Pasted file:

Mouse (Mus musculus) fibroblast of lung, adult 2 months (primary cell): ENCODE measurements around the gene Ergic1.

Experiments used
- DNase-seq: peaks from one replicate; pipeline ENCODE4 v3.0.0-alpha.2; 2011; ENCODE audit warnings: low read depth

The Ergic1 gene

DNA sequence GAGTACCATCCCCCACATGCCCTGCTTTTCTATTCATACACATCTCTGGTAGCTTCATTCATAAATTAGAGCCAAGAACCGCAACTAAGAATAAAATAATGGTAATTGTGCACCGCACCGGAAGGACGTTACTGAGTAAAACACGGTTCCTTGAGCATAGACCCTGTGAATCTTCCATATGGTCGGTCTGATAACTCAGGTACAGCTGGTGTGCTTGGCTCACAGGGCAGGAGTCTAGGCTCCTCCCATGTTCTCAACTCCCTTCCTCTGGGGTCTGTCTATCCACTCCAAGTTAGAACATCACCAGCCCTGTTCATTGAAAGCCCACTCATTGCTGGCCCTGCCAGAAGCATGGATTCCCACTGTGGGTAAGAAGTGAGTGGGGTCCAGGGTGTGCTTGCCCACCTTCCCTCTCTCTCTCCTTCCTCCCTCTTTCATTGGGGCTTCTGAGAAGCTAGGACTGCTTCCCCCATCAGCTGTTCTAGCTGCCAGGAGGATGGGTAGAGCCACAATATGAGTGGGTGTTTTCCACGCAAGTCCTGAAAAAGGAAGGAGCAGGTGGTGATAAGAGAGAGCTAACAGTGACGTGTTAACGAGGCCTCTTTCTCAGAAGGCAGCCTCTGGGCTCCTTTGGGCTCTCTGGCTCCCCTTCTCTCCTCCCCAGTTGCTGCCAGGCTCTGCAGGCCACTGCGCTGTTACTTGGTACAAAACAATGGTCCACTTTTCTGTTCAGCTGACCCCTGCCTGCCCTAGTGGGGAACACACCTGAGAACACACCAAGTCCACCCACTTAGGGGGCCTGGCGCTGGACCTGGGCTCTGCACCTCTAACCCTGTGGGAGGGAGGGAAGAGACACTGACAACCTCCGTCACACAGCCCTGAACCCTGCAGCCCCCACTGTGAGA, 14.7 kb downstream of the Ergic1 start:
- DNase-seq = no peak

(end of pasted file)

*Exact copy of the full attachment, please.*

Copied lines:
Mouse (Mus musculus) fibroblast of lung, adult 2 months (primary cell): ENCODE measurements around the gene Ergic1.

Experiments used
- DNase-seq: peaks from one replicate; pipeline ENCODE4 v3.0.0-alpha.2; 2011; ENCODE audit warnings: low read depth

The Ergic1 gene

DNA sequence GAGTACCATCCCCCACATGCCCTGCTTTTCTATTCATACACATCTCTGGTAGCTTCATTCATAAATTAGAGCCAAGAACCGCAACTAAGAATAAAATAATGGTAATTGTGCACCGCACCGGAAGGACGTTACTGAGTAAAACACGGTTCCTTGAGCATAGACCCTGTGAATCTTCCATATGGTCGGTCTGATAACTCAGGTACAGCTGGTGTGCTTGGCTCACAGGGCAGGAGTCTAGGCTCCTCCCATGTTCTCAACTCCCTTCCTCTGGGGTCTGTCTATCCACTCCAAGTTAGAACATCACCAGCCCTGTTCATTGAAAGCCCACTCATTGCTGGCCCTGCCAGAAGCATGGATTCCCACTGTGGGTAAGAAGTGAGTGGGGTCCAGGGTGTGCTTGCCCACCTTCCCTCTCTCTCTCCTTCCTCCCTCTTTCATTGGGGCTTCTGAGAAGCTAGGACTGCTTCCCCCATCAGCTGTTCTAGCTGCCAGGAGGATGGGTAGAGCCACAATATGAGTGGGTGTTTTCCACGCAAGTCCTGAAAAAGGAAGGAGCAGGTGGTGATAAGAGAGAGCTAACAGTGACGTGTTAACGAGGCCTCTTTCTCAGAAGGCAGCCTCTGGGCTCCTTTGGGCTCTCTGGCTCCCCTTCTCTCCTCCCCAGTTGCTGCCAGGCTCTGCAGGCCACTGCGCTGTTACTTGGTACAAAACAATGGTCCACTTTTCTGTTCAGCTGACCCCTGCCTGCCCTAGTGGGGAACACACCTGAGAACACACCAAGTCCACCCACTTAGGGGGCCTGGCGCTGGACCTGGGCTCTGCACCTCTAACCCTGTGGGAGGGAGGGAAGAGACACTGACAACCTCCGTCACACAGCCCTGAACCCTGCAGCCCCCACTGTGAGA, 14.7 kb downstream of the Ergic1 start:
- DNase-seq = no peak